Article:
The case has been solved and Alex and Milo return to write their reports on the serial killer Michael Burke. Richard Doss goes to jail for the attempt to hire someone to kill mate and the other suspects are released.  Special agent Fusco has taken revenge and is not captured or proven to be the shooter.


Scene I






MILO is sitting on hood of orange car and ALEX pulls into parking lot in own car.






Big guy.

Going cowboy?



My Georgia O’Keeffe period.


Milo laughs and turns to look at van



No attempt to conceal.


Milo shrugs and walks to the van



We know where the van came from.

The rental sticker traces back to an avis in Tarzana,

Mate rented it last Friday, got the weekend rate.



Preparing for another mercy mission?



That’s what he uses vans for, but so far

no one has come forth claiming mate stood

him up.



I’m surprised the companies still rent to him.



They probably don’t. The paperwork was done

by an Alice Zoghbie, a right to die activist who

is out of the country as of Saturday.



She rented the van and split the next day?



Apparently. I called her and the machine said she

Will be back in a week. She’s on my to do list.

(taps notepad)



I wonder why Mate never bought a van.



From what I’ve seen so far he was cheap.

He’s got a budget car and a barren apartment,

He used to use cheap motels.


ALEX (nodding)

He liked to leave the bodies on the bed for

The maids to find. I saw him on TV defending

 himself, saying the setting doesn’t matter.


MILO (suspiciously)

You’ve been following Mate’s career?



Didn’t have to, he wasn’t exactly media shy.

Any tracks of other cars nearby?


Milo shakes his head



So you’re wondering if the killer drove

Up with Mate.



Or parked farther down the road, or

Left no tracks, or forensics missed something,

I mean no one even noticed the damned

Van and its been sitting here for hours.



What about shoe prints?



Just the people who found the van.



What’s the time of death estimate?


MILO (looking at watch)

Between one and four am, Mate

was found just after sunrise.



The paper said the people who

found him were hikers, they sure were

up early.



Couple of yuppies walking the dog,

 they were headed up the dirt road when they

noticed the van.



Any other people come by? There is a large housing

development nearby.



High-priced development. Guess the rich

get to sleep in.



There might be someone else we missed.



Its possible but how many cars have you seen

on this road?


Alex turns and looks at deserted road



And even if someone saw the van there

is no reason to stop and look inside, it just doesn’t stand out



It stood out to the yuppies.



Their dog wouldn’t stop barking at it

so they went and looked and I think its

 safe to say they won’t be taking this path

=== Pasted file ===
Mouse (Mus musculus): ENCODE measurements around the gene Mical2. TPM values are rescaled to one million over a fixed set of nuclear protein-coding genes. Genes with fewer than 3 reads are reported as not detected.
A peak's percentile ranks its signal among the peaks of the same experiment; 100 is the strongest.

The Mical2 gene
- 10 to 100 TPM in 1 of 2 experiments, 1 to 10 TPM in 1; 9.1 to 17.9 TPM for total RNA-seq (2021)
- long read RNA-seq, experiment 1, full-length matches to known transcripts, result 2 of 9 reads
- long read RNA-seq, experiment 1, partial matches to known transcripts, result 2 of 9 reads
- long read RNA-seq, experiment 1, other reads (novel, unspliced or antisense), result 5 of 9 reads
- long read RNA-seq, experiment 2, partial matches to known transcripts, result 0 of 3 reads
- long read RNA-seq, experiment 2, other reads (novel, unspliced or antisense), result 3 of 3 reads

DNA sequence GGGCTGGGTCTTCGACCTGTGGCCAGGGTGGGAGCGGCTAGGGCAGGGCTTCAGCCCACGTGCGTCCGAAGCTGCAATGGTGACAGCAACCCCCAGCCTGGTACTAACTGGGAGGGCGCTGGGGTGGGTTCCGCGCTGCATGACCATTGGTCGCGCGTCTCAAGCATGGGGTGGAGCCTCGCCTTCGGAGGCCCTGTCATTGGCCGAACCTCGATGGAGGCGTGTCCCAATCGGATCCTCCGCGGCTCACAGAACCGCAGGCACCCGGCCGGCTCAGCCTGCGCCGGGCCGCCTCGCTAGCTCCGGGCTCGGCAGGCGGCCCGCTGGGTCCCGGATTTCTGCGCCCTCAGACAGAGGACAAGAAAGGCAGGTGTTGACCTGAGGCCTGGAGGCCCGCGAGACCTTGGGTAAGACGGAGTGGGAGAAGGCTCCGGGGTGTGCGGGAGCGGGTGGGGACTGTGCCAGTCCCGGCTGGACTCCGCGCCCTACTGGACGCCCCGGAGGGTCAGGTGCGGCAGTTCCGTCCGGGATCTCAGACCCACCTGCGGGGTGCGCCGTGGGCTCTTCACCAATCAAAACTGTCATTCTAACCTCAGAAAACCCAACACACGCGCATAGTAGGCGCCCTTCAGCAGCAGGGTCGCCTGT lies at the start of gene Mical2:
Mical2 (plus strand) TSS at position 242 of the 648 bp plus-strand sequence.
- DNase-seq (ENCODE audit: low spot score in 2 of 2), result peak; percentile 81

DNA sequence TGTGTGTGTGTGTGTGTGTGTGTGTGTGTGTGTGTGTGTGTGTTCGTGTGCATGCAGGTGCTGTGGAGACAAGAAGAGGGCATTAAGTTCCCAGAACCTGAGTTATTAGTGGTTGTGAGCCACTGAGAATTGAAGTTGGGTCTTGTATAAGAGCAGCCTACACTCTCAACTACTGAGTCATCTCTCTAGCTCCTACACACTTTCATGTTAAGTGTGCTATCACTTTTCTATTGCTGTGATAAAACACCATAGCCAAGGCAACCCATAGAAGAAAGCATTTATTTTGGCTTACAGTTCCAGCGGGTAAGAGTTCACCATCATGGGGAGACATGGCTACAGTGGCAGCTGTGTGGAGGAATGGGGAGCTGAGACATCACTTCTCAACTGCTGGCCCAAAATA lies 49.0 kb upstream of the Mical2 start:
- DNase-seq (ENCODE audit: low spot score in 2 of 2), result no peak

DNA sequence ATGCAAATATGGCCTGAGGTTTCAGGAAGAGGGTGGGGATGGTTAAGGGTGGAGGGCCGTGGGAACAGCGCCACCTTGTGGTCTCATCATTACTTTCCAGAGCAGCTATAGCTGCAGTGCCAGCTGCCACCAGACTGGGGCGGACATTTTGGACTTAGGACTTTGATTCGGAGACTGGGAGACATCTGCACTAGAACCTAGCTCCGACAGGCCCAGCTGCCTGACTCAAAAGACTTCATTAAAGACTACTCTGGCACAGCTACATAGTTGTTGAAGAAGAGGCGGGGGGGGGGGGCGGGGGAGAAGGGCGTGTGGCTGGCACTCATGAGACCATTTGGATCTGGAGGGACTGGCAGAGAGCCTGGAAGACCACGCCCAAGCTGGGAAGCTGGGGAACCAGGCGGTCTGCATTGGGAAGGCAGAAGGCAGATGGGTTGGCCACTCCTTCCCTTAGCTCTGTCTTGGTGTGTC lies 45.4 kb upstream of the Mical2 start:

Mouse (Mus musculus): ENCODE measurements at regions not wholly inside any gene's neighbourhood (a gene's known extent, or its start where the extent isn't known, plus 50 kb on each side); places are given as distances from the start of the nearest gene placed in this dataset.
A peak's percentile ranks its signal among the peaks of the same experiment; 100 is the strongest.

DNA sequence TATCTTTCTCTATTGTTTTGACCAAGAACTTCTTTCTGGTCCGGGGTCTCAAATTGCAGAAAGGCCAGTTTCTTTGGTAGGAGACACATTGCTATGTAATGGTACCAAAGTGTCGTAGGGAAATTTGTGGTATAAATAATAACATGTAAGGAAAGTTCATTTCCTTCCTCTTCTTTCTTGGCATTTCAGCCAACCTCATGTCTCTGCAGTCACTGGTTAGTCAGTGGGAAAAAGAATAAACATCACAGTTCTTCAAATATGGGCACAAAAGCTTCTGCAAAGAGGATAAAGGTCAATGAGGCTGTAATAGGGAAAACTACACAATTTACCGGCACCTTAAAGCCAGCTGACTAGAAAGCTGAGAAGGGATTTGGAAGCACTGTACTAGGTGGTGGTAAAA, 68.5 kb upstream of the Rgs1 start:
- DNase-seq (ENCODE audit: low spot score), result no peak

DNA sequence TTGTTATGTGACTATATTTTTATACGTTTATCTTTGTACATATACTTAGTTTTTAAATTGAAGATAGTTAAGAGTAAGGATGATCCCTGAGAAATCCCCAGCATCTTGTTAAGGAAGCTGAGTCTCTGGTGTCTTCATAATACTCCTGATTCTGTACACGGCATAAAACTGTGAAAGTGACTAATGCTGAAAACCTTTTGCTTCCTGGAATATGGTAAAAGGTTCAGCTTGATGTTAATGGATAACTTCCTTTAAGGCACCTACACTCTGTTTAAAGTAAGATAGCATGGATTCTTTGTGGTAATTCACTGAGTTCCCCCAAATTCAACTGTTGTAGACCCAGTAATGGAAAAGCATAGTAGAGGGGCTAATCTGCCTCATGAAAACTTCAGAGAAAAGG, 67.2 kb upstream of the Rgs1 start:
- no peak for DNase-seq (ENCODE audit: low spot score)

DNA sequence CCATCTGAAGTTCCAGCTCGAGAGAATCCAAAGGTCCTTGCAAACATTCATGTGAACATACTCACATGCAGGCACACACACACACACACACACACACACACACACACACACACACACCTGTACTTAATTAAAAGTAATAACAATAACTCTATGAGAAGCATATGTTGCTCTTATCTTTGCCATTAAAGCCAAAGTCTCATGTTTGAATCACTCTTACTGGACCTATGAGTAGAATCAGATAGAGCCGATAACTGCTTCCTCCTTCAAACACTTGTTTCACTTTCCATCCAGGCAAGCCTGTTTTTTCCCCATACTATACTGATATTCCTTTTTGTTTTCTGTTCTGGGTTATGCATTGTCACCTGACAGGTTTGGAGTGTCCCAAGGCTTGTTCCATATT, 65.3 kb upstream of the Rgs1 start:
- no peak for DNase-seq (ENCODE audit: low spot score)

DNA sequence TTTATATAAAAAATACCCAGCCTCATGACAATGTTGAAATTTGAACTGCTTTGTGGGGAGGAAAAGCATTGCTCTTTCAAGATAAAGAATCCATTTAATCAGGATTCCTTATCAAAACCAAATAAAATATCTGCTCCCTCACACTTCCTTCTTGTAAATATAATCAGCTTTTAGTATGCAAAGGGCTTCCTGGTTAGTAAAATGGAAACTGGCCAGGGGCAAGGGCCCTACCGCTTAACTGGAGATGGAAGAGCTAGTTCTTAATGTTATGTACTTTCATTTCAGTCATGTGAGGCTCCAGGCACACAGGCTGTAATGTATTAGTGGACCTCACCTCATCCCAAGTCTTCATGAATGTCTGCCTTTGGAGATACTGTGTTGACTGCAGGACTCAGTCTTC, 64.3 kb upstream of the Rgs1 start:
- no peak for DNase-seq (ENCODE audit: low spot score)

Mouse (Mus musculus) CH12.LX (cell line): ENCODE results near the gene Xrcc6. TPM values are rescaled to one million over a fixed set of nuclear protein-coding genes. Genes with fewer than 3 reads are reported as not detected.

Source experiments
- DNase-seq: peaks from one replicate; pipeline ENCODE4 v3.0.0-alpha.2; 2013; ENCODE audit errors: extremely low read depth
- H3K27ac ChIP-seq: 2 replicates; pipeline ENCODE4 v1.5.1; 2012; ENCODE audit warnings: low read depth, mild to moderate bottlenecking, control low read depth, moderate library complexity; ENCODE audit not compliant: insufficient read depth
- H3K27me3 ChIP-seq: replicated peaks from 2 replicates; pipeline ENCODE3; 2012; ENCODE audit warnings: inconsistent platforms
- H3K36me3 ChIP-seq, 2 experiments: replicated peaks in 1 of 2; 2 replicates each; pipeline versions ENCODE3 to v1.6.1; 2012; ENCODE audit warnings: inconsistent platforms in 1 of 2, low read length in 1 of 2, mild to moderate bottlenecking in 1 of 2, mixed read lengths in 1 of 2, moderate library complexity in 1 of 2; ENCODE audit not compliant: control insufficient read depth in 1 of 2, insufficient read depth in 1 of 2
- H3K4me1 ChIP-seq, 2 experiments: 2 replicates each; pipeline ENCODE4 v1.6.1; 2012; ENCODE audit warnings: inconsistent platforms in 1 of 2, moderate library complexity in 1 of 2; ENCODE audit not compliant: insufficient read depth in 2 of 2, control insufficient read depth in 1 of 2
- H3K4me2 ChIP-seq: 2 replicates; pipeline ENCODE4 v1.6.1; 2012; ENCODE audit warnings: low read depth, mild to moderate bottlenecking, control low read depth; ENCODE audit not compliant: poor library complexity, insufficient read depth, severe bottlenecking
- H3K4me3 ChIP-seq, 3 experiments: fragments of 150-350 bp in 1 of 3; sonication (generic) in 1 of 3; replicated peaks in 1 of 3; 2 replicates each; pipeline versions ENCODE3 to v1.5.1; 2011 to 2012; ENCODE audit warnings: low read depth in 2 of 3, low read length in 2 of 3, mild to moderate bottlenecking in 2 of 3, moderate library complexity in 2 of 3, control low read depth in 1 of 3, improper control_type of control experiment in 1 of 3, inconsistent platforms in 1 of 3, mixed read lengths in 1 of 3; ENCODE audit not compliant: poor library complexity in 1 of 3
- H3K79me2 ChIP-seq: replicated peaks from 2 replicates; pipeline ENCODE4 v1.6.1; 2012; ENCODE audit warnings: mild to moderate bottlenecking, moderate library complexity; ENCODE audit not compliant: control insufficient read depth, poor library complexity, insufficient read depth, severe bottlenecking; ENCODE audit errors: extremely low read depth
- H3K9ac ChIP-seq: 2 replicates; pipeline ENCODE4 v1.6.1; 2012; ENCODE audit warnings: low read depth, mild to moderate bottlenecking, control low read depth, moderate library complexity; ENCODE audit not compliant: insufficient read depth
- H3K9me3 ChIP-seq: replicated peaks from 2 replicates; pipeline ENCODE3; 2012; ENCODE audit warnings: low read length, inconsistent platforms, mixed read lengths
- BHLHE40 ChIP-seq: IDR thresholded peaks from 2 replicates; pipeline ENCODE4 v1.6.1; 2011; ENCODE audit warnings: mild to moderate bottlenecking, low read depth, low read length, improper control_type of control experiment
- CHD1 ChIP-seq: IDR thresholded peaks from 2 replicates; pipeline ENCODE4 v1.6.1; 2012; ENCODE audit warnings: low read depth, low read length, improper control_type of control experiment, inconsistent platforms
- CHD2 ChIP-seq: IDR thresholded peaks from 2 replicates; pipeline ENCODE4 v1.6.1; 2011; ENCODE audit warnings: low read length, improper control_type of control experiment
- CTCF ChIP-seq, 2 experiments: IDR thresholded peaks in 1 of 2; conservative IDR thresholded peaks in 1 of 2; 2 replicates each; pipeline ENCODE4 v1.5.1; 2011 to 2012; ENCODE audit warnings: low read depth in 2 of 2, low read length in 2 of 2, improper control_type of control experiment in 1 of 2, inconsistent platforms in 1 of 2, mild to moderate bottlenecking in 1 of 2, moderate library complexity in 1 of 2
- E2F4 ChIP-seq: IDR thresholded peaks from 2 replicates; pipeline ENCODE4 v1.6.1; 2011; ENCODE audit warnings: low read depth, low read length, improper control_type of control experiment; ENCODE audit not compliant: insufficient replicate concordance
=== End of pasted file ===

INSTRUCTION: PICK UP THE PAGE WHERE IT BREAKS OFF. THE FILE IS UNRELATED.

That bad?



Dr. Mate was hooked up to his own machine.



The Humanitron.



Yeah I figured the machine would be high tech but

it looks like a failed grade school science project.



It worked.



It worked fine fifty times and that’s what I

have to go on, fifty potentially angry families.

I have a long list.



Maybe Mate hooked himself up to

the machine



The machine was just for show, the

killer carved him like a turkey and Mate

probably bled to death during the cutting.






He was castrated and there were eight other cuts

using a scalpel or scissors, Squares, like the killer

was playing around.



Proud of himself. He preformed surgery

and it sounds like a mess. Are you sure

there’s no blood outside the van? (looking around)



Not one speck, this guy was extremely careful.



The killer wanted the body to be found, he

left everything in the open, like he is saying look at what I did.

What was the body position?


Laying on his back head near the front seat.



Mate prepares the van, the killer uses it.

What a power trip.


MILO (after thinking for a minute)

There’s something that needs to be kept quiet,

the killer left a note nailed to Mate’s sternum

“Happy traveling, you sick bastard.”


Scene II




ERIC and Alex are sitting in chairs facing each other.  Eric looks at boards games



 Hey lets play candyland, see who gets to the

 top of the mountain first.



Nothing wrong with having a sweet life.


ERIC (emotional)

Everything’s a punch line with you, making

your fucking point. Well thanks for the

fuckin insight doc!


The intercom buzzes and the receptionist comes on.



Sorry for interrupting you but we have a problem out here.




RICHARD and STACY are standing next to two cops, KORN and DEMETRI as Alex and Eric enter.



These two gentlemen are waiting to take me to the police station



Hey doc, nice place.



You know him!



What’s going on?



Like Mr. Doss said, we’re taking him in.



For what?






In regards to?



This is not your business. We interrupted you

so Eric can take his sister home.





Richard looks away and doesn’t answer.



First I’m calling my lawyer.


KORN (sighing)




This is Richard Doss, please get max on the line…

Whats that? When?… ok its really important  that

I talk to him…No no I can’t get into it right now,

 just call him in aspen…I’ll be at the west LA police




Let’s get going.


Scene III




ALEX and MILO are standing next to the car looking up the driveway.



No sense announcing ourselves, lets

 see if we can get a view of the cabin.




Alex and Milo crouch behind some bushes with a view of the cars and the front door of the cabin.





                        Separate cars…



Maybe she is going to work early.




                        He might have evidence here so I can’t

 mess up the search warrant.  Maybe we

should back off for now.



                        She might be in danger.


PAUL ULRICH comes out of the door with coffee in hand. He walks over to the car and pops the trunk, pulling out a black bag.



                        Not good.




Two more shots and Paul is down on the ground. Milo jumps out of the bushes with gun drawn and looks around franticly.


                                                ALEX (whispers)








A small time drug dealer accidentally kills a cop and makes a run for the border to avoid arrest.